“How to Add Creativity to the Organisation” was the title of a workshop held on Tuesday as part of the “Less Thinking, More Creativity” Tony Buzan conference held in Cairo.
The framework of the workshop focused on the concept of “winning through creativity and innovation”.
Ramon Vullings, the presenter for the session asserted that creativity needs “enough time and a little playfulness”.
Vullings confirmed that a balance must be obtained between the generation of a new idea and the selection of an idea using what he called a “force-field analysis”.
The force field analysis was pioneered by the German-American psychologist Kurt Lewin. It provides a framework for looking at the factors or forces which influence situations, particularly social events, dividing them into ‘helping forces’, which can help achieve a goal, and ‘blocking forces’ which can inhibit progress or hinder a goal.
He said any activity can become creative “when the doer cares about doing it right and better”, and that it was important to reduce risk aversion related with beginning and following through on tasks “because the ability to let go is just as important as being able to generate new ideas”.
Using the force field analysis, ideas can be scattered on a two-dimensional graph, with the horizontal x-axis representing the originality of the idea, and the vertical y-axis, the possibility of achieving it.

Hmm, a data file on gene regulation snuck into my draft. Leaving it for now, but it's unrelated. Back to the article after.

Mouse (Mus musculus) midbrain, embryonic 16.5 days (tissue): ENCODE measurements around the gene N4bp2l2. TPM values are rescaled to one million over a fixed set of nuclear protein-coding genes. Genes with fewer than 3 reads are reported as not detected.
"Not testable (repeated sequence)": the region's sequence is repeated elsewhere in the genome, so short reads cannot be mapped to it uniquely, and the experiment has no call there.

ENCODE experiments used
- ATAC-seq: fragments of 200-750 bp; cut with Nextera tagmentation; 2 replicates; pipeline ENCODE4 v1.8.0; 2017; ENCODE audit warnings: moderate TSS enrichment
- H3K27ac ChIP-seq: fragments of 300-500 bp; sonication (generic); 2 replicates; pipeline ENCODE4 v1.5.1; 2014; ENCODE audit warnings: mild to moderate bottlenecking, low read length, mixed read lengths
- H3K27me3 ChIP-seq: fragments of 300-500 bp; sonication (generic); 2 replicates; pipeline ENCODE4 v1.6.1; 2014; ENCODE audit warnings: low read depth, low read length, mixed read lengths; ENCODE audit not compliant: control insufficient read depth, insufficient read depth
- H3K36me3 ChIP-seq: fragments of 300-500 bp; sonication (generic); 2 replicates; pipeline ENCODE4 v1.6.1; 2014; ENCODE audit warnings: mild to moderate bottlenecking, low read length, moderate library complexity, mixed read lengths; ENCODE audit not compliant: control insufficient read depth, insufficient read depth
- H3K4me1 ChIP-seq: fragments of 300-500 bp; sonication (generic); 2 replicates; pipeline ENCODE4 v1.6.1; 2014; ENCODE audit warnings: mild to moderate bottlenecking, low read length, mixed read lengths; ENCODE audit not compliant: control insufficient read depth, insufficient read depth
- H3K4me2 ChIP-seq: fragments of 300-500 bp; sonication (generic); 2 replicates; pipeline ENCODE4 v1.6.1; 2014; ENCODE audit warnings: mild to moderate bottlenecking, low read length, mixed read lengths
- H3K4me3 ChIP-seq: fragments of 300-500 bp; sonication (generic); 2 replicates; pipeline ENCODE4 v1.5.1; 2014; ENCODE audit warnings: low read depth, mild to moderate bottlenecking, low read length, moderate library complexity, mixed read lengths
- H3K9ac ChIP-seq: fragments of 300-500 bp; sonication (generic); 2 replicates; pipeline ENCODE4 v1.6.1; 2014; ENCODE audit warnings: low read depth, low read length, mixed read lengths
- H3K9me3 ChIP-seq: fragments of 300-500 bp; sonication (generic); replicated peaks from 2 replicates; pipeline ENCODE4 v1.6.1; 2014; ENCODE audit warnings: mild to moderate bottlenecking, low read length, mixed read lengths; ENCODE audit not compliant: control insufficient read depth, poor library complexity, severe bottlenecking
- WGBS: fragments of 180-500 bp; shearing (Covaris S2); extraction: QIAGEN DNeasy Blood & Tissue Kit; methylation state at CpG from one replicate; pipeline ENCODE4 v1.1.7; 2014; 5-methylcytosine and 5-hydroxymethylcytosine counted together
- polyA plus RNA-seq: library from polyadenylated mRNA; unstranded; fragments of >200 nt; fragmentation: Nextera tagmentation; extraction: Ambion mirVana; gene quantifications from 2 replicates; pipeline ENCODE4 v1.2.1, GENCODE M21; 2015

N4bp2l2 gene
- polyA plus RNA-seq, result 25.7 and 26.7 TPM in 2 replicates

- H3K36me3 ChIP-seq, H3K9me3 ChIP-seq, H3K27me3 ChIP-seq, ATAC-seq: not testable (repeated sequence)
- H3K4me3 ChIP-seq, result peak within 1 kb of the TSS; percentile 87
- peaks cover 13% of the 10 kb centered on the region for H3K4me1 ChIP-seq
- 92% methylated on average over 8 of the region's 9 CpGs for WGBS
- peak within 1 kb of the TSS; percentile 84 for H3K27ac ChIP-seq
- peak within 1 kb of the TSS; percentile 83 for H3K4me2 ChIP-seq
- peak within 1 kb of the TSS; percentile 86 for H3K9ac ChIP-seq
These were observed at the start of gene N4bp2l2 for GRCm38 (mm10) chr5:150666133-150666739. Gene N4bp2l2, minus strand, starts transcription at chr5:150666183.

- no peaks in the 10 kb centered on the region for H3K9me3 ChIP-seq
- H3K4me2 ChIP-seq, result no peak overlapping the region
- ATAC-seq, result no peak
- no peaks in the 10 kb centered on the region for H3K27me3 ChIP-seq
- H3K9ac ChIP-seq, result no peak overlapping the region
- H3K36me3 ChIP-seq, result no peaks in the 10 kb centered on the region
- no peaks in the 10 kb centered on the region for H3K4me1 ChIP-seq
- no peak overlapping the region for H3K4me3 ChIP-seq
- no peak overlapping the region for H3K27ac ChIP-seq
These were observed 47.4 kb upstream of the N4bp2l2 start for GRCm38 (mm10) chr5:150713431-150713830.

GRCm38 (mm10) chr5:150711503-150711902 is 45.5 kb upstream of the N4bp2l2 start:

Ideas can then be divided into three colour-coded categories, with blue representing ‘now ideas’, which are the ideas that are currently feasible; red representing the ‘wow ideas’, which are the innovative ideas; yellow representing the ‘how ideas’ which “raise challenges and stimulate imagination”; and red representing the ‘tomorrow ideas’ which are “the ideas of the future”.
The internationally renowned trainer differentiated between risk and recklessness, defining risk as “calculated”, and “recklessness as “a risk with a high probability of going wrong”.
He also praised the value of mistakes in aiding creativity and invention. “There are many kinds of mistakes,” he said. “Preventable, complexity related and intelligent; complexity-related systems emanate from complex systems like the million-line code programme; intelligent mistake come from test and experiment.”
To illustrate the latter, Vullings cited what he called a “Nearling”.
“A ‘nearling’ is something new that you did with the right intention, but which has not yet led to the right result,” he explained. “Until this moment there was no right English word for this phenomenon; there is the word ‘failure’, yet that sounded negative.
“You can recognise a nearling when you look back at what you did,” he said. “You can always learn from a nearling.”
The concept of the nearling, he continued, “fills a gap in the international innovation language”.
Vullings added: “You can be proud of a nearling, because you started an initiative; you may have moved others, maybe it led to something that was successful; you need many nearlings for a few successes.”
To illustrate examples, Vullings mentioned the top ten simple mistakes in history, one of which lead to the creation of artificial sweetner: “The scientist working on an anti-fever medication put his cigarette down in the powder and discovered the sweet taste of the resulting substance.”
“Sometimes bad decisions make great stories,” he said. “So we have to replace fear of the unknown with curiosity.”
Vullings concluded that “creativity without vision can be disastrous while creativity multiplied by vision equals impact”.